Tuesday, March 20, 2018
Trump's Anti-Speech Agenda Gets a Boost From Lefty Lawyers and Academics
By J.D. Tuccille
It may not yet be "the end of free speech," but that particular fundamental right is probably a bad candidate for a new life-insurance policy.
We have an environment in which the president of the United States is dismissive of the free speech rights of his opponents, prominent constitutional scholars sniff at free speech unless it's used by the "right" people for their favored goals, and the country's leading civil liberties organization is suffering an internal revolt by staffers who oppose "rigid" support for free speech protections.
Last October, President Trump said "It's frankly disgusting the way the press is able to write whatever they want to write." That came just hours after he tweeted, "With all of the Fake News coming out of NBC and the Networks, at what point is it appropriate to challenge their License? Bad for country!" And even before Trump took the oath of office, he'd huffed that protesters who burn American flags should face loss of citizenship or jail.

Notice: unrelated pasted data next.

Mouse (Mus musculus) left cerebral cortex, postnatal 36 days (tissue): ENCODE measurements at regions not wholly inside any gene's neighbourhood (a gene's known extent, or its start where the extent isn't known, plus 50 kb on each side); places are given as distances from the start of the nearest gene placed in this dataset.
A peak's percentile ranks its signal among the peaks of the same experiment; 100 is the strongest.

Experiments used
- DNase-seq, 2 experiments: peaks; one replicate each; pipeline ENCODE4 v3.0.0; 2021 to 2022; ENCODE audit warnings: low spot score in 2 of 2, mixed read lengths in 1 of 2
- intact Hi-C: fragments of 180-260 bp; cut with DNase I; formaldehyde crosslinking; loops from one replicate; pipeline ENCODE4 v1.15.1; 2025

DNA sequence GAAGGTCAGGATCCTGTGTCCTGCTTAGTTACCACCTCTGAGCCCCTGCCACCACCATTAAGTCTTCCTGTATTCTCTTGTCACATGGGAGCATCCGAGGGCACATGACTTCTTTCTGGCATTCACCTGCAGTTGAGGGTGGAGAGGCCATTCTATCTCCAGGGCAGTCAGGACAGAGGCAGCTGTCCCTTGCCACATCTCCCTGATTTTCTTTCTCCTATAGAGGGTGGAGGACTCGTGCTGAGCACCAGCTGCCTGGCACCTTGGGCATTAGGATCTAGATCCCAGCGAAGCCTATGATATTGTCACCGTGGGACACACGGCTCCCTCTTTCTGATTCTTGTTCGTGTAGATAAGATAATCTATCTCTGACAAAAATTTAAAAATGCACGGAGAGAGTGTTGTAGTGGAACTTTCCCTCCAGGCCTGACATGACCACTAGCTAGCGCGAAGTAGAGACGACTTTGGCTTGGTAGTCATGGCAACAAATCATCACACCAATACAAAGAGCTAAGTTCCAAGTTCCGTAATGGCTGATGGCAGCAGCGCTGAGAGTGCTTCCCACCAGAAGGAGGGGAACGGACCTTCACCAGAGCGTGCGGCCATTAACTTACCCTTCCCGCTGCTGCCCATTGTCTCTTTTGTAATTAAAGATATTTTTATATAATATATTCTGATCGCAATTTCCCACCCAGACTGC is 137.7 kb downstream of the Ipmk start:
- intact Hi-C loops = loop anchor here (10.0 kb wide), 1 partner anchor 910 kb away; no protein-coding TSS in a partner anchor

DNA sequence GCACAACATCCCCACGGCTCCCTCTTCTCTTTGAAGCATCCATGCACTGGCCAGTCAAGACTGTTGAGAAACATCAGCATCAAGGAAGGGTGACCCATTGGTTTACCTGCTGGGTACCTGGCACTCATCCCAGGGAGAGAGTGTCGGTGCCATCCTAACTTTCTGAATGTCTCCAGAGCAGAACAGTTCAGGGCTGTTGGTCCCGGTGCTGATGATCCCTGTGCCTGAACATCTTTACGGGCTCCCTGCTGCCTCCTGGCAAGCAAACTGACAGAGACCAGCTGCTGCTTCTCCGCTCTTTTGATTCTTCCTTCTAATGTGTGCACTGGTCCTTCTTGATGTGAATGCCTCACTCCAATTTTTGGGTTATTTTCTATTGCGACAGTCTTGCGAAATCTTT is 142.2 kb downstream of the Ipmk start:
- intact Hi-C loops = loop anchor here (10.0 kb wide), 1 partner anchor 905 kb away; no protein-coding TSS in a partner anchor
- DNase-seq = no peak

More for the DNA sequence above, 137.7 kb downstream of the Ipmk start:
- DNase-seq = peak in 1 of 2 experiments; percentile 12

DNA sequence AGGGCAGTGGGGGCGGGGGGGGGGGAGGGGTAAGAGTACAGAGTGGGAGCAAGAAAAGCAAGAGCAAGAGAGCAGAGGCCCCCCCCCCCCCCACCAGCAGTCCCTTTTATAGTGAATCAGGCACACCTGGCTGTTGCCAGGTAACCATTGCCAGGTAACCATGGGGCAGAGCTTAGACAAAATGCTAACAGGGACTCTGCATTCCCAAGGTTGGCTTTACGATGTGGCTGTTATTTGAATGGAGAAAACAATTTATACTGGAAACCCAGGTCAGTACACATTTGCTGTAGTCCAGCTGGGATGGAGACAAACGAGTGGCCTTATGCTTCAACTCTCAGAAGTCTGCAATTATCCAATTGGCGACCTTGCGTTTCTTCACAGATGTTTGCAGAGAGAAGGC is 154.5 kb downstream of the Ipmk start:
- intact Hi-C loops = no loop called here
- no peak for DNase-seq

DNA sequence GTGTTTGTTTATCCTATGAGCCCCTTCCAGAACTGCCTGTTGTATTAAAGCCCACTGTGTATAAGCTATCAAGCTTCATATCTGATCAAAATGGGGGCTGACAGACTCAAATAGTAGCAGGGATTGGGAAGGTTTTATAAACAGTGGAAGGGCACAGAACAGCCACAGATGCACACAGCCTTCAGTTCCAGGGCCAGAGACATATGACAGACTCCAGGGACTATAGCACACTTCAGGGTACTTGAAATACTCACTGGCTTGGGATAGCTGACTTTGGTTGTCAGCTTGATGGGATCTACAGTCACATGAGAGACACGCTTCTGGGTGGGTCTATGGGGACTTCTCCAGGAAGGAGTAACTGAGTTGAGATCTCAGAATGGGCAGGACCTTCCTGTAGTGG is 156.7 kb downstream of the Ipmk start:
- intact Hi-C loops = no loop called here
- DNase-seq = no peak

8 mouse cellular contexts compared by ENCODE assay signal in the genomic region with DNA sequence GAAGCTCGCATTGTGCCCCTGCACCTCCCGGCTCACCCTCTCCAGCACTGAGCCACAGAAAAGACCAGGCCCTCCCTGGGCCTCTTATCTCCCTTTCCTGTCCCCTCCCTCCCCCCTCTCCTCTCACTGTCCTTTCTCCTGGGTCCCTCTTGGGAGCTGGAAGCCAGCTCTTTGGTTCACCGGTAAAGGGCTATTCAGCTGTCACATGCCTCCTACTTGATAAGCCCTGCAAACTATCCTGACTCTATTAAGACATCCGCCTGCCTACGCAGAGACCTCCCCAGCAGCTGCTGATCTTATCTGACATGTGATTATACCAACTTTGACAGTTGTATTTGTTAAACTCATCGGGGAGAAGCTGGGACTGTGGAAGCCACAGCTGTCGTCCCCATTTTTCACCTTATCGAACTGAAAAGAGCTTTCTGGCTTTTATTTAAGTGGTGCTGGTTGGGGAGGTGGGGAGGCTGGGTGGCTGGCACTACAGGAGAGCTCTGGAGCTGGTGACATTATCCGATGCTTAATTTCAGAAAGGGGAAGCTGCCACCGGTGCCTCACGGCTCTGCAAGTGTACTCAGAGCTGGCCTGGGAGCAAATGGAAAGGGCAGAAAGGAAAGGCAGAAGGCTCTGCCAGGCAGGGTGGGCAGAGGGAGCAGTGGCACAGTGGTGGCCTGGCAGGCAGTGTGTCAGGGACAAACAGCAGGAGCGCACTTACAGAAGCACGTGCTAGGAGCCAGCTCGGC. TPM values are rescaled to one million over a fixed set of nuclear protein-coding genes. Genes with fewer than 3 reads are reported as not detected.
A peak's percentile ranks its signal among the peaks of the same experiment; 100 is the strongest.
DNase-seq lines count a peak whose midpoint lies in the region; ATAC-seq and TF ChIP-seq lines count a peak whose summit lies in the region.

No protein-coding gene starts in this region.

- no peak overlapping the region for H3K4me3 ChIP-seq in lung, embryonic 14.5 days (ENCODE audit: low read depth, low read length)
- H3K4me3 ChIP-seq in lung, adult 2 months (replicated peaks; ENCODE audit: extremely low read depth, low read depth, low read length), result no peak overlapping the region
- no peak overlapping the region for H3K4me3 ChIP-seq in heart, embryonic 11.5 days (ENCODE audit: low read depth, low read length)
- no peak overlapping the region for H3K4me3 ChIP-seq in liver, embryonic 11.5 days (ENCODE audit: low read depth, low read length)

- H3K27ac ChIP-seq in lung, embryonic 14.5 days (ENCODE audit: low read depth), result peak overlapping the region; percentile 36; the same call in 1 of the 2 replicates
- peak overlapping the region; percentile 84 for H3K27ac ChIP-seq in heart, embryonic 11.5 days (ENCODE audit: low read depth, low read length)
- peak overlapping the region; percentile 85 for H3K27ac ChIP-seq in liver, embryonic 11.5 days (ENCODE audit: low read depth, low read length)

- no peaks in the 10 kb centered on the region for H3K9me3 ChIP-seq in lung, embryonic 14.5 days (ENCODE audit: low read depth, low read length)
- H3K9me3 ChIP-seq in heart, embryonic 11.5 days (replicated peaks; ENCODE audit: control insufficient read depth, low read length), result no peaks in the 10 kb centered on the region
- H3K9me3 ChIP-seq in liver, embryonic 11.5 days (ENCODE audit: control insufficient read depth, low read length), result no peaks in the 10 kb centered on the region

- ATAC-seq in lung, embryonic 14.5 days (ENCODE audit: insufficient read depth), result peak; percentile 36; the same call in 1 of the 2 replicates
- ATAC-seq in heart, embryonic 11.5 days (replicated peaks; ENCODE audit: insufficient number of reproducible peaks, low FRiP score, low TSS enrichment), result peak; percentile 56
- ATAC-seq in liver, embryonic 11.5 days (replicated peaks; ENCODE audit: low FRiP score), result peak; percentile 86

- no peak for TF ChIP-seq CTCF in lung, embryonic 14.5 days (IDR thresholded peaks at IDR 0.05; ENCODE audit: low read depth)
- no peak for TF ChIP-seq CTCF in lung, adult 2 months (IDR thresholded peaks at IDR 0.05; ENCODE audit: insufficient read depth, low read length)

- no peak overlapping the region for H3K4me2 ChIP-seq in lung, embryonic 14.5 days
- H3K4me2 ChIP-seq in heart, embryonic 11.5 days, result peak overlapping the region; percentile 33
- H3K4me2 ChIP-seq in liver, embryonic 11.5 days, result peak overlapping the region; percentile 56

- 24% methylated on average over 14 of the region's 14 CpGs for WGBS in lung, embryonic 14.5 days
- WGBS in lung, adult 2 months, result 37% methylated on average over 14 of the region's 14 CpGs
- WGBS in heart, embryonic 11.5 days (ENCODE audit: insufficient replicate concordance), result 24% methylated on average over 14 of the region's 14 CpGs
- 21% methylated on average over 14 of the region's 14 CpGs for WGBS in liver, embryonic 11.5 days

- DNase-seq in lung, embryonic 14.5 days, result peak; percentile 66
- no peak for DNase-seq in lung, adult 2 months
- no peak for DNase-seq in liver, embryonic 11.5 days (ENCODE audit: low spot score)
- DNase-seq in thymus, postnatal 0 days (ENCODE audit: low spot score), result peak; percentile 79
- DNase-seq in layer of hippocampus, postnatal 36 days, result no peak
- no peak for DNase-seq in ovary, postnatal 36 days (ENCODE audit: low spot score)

So if you're an academic with expertise in constitutional law, and you have months to watch a populist politician who commands the power of the presidency fulminate about punishing those who criticize him, what do you do? If you're Georgetown Law's Louis Michael Seidman, you suggest that the president might be on to something.
In a forthcoming paper, Seidman's main complaint is that free speech doesn't inherently favor progressivism—it allows too much voice to people who disagree. "At its core, free speech law entrenches a social view at war with key progressive objectives," writes Seidman.
Read the rest here. -Robert Wenzel
at 12:01 AM